Developing Applications for Microsoft Dynamics AX with X++ and the .NET Framework


Microsoft’s Dynamics AX is an ERP system (Enterprise Resource Planning) in the traditional sense: it contains tons of features and usually requires customizations to best support an organization’s needs, and can initially look like a black box. But every system has its internals, and for developers, Dynamics AX is a challenge that allows you to get started without much sweat.

Since many .NET developers already have access to Microsoft MSDN subscriber downloads, it is worthwhile to check what is being offered by this subscription. One of the benefits is a developer version of Dynamics AX. This is a limited-functionality version that is suitable for testing and development work, but not production.

The purpose of this article is to show you how to get started with the MSDN version, and how to write basic integration code for the system. The first step in this process is to get Dynamics AX running.

Installing Dynamics AX on a test server from MSDN

If you purchased Microsoft Visual Studio together with MSDN, log into MSDN subscriber downloads, and expand the Servers section. From there, you can find Dynamics AX 2009, which is the latest version at this writing. You can either download the original installation DVD along with a license file, or you can download a ready-made 14-part (yes, 14!) RAR compressed Hyper-V virtual machine with everything set up for you (Figure 1).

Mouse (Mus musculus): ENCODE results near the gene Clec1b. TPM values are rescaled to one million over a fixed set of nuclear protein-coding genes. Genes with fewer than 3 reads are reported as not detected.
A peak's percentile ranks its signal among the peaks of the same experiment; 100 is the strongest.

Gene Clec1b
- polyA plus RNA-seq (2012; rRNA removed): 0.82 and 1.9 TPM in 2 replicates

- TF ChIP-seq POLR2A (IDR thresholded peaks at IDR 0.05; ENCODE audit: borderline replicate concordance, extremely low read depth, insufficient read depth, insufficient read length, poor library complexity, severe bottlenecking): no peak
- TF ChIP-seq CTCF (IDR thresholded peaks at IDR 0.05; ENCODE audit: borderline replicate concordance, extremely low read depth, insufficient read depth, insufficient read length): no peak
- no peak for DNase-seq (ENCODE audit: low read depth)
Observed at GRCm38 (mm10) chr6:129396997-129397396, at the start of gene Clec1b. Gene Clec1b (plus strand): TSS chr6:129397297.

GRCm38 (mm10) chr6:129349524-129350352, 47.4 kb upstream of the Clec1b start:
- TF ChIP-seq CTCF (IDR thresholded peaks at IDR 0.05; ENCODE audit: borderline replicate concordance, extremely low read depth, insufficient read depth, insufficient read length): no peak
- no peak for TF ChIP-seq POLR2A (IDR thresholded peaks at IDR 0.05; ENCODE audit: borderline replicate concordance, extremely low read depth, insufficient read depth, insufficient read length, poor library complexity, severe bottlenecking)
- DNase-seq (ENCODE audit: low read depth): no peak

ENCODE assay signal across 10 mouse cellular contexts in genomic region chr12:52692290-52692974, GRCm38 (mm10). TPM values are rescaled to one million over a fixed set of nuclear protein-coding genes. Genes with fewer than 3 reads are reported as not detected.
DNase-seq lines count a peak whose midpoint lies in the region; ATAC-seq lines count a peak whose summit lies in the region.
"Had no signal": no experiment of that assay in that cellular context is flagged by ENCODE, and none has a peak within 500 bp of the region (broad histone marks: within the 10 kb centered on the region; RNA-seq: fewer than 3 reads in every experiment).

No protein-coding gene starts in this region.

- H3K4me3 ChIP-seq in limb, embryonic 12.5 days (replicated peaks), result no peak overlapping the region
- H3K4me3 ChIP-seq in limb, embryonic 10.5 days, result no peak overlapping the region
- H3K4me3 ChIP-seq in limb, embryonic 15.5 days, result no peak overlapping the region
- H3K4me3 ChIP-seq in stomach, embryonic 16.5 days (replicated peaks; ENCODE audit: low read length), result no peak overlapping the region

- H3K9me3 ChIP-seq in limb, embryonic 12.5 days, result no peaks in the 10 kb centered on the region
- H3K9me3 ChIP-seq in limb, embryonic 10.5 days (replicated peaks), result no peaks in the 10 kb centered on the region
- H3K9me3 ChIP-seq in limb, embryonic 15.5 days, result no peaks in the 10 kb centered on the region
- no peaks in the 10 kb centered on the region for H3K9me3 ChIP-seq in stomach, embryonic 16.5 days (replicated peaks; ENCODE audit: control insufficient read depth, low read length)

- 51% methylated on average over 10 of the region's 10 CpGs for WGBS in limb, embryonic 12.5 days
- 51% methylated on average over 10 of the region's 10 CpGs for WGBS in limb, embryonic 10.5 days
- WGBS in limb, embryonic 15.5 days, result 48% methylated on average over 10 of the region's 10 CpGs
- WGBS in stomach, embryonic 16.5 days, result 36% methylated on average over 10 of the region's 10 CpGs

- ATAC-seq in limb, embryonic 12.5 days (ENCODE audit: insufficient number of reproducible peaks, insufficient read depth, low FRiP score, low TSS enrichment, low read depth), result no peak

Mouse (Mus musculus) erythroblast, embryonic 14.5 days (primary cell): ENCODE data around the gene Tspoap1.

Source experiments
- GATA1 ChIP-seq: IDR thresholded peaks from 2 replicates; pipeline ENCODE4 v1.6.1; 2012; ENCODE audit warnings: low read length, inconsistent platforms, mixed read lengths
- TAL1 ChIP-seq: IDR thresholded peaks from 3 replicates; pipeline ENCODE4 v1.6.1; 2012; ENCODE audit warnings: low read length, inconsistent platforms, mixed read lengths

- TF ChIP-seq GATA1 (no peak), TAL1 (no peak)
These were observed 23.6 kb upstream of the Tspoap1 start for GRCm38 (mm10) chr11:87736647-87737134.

Figure 1

Starting the with ready-made trial version is probably the easiest option, especially if you haven’t used Dynamics AX previously. To run the trial, you will need a 64-bit Windows Server 2008 R2 server with Hyper-V enabled. The RAR archive you downloaded contains a VHD virtual disk image and a configuration file. You can import these into Hyper-V, and after this, you are ready to run. For more details, consult the ReadMe file that comes along with the archive.

The first screen you will see in the virtual machine is the Windows login screen. The login password for the Administrator account is “[email protected]”. If you have an U.S. keyboard, then this should be easy to type; however, if you have a non-U.S. keyboard, then the @ sign can be problematic. You can try to press Shift+2 to get the @ sign, and then logging in.

If nothing else helps, try changing the username, and try typing the password to the username field to see what characters you get. Then, try logging again as the Administrator. Alternatively, enable the on-screen keyboard, and use it to type the password. After logging in, you can change to the correct keyboard layout using Control Panel.

Once you see the desktop of the virtual machine, you will find an icon to launch Dynamics AX. Go ahead and start it. You will soon see the Dynamics AX main window (Figure 2), after which you could browse the available features to learn about Dynamics AX. Once you are done, it’s time to dive into the development possibilities created by Dynamics AX.

Figure 2

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